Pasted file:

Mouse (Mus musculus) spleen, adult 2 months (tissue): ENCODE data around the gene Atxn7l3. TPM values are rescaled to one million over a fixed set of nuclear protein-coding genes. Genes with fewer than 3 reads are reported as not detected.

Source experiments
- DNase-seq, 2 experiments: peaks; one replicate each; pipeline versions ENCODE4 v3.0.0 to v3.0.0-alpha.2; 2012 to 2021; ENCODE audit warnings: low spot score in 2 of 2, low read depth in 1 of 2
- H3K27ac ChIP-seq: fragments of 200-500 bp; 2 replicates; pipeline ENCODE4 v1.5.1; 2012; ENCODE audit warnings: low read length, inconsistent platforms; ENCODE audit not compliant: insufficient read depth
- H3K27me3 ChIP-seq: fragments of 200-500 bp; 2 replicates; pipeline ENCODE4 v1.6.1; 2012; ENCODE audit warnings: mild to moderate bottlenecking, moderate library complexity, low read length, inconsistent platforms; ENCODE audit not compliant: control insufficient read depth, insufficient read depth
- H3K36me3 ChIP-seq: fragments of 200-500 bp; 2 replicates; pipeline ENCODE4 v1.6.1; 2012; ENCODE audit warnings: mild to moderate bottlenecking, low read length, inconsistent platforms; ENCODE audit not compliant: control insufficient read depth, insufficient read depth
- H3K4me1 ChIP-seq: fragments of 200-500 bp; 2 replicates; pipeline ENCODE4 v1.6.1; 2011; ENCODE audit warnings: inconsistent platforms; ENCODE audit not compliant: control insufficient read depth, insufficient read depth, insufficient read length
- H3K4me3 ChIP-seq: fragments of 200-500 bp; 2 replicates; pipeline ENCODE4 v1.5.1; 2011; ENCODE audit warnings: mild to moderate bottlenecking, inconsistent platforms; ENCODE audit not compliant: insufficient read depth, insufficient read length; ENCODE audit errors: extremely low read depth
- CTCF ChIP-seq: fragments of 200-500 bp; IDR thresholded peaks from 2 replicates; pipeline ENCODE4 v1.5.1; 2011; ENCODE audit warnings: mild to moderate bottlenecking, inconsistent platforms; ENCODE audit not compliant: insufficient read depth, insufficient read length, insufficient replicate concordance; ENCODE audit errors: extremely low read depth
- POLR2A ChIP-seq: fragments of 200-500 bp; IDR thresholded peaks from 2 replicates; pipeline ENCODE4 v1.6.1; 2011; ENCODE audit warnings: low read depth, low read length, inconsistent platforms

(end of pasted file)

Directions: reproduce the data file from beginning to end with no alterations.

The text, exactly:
Mouse (Mus musculus) spleen, adult 2 months (tissue): ENCODE data around the gene Atxn7l3. TPM values are rescaled to one million over a fixed set of nuclear protein-coding genes. Genes with fewer than 3 reads are reported as not detected.

Source experiments
- DNase-seq, 2 experiments: peaks; one replicate each; pipeline versions ENCODE4 v3.0.0 to v3.0.0-alpha.2; 2012 to 2021; ENCODE audit warnings: low spot score in 2 of 2, low read depth in 1 of 2
- H3K27ac ChIP-seq: fragments of 200-500 bp; 2 replicates; pipeline ENCODE4 v1.5.1; 2012; ENCODE audit warnings: low read length, inconsistent platforms; ENCODE audit not compliant: insufficient read depth
- H3K27me3 ChIP-seq: fragments of 200-500 bp; 2 replicates; pipeline ENCODE4 v1.6.1; 2012; ENCODE audit warnings: mild to moderate bottlenecking, moderate library complexity, low read length, inconsistent platforms; ENCODE audit not compliant: control insufficient read depth, insufficient read depth
- H3K36me3 ChIP-seq: fragments of 200-500 bp; 2 replicates; pipeline ENCODE4 v1.6.1; 2012; ENCODE audit warnings: mild to moderate bottlenecking, low read length, inconsistent platforms; ENCODE audit not compliant: control insufficient read depth, insufficient read depth
- H3K4me1 ChIP-seq: fragments of 200-500 bp; 2 replicates; pipeline ENCODE4 v1.6.1; 2011; ENCODE audit warnings: inconsistent platforms; ENCODE audit not compliant: control insufficient read depth, insufficient read depth, insufficient read length
- H3K4me3 ChIP-seq: fragments of 200-500 bp; 2 replicates; pipeline ENCODE4 v1.5.1; 2011; ENCODE audit warnings: mild to moderate bottlenecking, inconsistent platforms; ENCODE audit not compliant: insufficient read depth, insufficient read length; ENCODE audit errors: extremely low read depth
- CTCF ChIP-seq: fragments of 200-500 bp; IDR thresholded peaks from 2 replicates; pipeline ENCODE4 v1.5.1; 2011; ENCODE audit warnings: mild to moderate bottlenecking, inconsistent platforms; ENCODE audit not compliant: insufficient read depth, insufficient read length, insufficient replicate concordance; ENCODE audit errors: extremely low read depth
- POLR2A ChIP-seq: fragments of 200-500 bp; IDR thresholded peaks from 2 replicates; pipeline ENCODE4 v1.6.1; 2011; ENCODE audit warnings: low read depth, low read length, inconsistent platforms